Nordic Cooperation : Self-interest or Altruism?

Listen to a podcast on how Nordic cooperation works through politicians, civil servants and civil society, and how it is often more driven by self-interest than at first appears.

Two women speaking in a podcast studio.
Sunniva Engh (right) is Associate Professor of History at the Department of Archeology, Conservation and History, Oslo University. Melina Antonia Bunns (left) recently completed her PhD at the same department.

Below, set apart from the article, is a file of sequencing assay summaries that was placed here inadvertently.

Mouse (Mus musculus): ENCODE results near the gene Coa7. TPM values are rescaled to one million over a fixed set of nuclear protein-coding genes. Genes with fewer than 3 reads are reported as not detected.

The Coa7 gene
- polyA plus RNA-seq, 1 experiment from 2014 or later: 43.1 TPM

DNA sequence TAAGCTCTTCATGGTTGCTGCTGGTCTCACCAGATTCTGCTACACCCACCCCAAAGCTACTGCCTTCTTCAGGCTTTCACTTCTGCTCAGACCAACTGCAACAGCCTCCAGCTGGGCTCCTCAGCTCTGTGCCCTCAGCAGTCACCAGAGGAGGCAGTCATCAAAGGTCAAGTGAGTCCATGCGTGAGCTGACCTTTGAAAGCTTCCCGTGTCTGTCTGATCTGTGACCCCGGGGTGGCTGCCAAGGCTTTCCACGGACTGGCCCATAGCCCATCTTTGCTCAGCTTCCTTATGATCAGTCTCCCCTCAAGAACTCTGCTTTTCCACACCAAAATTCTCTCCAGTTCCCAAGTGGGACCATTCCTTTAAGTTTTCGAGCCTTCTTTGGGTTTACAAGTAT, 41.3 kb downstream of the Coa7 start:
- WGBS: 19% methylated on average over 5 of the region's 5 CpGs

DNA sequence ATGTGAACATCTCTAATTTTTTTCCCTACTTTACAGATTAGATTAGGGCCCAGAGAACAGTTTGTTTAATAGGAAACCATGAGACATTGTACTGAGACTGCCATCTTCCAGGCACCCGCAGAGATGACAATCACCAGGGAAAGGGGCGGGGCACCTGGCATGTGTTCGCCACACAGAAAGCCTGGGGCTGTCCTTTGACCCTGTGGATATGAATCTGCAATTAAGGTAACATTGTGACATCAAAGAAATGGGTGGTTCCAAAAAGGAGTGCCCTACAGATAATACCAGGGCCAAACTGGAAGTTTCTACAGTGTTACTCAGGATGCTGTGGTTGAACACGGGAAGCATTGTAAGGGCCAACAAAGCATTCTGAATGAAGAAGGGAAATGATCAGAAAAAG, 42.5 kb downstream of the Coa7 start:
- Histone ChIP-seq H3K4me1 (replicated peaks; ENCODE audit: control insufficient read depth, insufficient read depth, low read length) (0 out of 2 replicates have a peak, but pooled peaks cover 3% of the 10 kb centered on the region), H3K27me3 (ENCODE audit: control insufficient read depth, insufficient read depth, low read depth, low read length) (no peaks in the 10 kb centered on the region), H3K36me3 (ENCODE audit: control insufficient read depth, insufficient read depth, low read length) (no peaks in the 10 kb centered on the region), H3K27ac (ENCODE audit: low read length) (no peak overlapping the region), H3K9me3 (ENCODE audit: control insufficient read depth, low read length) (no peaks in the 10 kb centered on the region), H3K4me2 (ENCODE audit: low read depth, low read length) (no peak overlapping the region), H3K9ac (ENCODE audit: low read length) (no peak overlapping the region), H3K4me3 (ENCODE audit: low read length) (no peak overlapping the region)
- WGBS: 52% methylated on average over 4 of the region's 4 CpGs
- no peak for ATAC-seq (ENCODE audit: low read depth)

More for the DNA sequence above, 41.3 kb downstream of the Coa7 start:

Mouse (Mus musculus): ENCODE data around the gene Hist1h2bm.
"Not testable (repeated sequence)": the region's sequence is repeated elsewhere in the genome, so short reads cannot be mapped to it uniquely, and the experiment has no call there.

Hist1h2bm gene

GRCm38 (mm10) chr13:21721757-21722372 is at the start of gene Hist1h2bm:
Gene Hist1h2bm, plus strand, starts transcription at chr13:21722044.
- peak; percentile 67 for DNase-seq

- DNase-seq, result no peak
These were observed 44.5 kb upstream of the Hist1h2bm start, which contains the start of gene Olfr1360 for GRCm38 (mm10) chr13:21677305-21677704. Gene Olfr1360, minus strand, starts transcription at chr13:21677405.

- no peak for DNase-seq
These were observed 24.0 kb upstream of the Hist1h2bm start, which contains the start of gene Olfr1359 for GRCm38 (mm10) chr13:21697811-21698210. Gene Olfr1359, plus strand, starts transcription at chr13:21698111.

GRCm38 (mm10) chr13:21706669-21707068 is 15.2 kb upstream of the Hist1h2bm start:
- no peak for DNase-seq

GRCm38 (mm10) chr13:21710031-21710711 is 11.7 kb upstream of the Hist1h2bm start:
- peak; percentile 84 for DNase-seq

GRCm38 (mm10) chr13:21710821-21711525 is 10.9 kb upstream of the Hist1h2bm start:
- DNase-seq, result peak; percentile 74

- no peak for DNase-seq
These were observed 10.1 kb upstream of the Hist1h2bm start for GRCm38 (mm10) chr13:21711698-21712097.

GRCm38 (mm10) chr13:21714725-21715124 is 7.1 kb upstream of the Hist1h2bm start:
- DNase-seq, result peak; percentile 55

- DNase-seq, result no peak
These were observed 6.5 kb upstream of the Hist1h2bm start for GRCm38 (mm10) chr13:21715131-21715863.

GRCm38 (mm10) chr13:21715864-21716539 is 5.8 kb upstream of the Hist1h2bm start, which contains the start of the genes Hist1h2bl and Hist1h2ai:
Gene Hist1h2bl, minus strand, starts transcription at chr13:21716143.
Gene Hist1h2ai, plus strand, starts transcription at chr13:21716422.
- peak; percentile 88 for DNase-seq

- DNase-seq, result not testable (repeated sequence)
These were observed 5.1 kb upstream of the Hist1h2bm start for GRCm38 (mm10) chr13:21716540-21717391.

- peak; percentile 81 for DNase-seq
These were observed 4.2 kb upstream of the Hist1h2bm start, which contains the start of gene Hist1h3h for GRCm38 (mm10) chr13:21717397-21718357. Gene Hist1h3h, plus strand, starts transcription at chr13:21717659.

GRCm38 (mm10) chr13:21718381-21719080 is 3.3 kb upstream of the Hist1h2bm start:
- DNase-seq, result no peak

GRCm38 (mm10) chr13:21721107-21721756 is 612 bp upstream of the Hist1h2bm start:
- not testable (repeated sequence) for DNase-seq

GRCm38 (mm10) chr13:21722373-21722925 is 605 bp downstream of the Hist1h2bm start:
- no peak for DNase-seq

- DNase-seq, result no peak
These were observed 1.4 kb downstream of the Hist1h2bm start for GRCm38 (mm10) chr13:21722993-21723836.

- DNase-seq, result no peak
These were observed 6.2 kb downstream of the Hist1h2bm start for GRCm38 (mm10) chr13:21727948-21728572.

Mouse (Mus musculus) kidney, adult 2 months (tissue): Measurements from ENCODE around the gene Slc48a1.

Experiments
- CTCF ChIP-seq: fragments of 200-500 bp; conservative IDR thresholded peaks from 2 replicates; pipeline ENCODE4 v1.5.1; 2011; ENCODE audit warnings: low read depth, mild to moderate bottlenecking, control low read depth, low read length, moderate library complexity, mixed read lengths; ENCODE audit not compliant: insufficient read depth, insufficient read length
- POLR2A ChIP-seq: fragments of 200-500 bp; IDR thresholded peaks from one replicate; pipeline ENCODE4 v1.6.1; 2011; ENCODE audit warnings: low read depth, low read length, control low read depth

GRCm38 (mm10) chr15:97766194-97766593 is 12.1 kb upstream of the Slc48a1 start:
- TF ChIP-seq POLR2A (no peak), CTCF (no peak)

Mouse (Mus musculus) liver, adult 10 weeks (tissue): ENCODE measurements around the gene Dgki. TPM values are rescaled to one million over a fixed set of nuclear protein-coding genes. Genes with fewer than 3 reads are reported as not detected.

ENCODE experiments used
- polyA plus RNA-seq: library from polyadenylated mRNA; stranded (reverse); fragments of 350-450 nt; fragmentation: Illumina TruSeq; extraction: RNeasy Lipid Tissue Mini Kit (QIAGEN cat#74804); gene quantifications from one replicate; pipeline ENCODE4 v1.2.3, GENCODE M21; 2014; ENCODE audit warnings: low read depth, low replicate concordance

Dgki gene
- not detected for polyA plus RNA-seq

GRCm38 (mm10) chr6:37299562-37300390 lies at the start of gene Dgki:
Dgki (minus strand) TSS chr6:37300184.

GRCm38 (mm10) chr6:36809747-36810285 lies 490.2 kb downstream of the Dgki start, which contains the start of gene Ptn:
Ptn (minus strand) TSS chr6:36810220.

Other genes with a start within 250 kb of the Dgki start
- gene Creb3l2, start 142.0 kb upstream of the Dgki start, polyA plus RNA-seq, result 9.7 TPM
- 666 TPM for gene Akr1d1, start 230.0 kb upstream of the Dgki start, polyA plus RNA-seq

The Nordics are often seen as ethical countries as they have a reputation for being environmentally friendly and for giving a lot in development aid. While the Nordic countries have often been global frontrunners in these two areas, they are of course not only motivated by altruism or the wish to act collectively; decision-making is complex and often has more to do with self-interest, diplomacy and national politics.

In this podcast, two historians lift the curtain on how Nordic cooperation has functioned since the 1960s with respect to environmentalism and development aid – on a national, regional and global level. Sunniva Engh has researched development aid in the Nordics and its interplay with other policy areas, and Melina Antonia Buns is an international environmental historian and has researched environmental cooperation in the Nordics.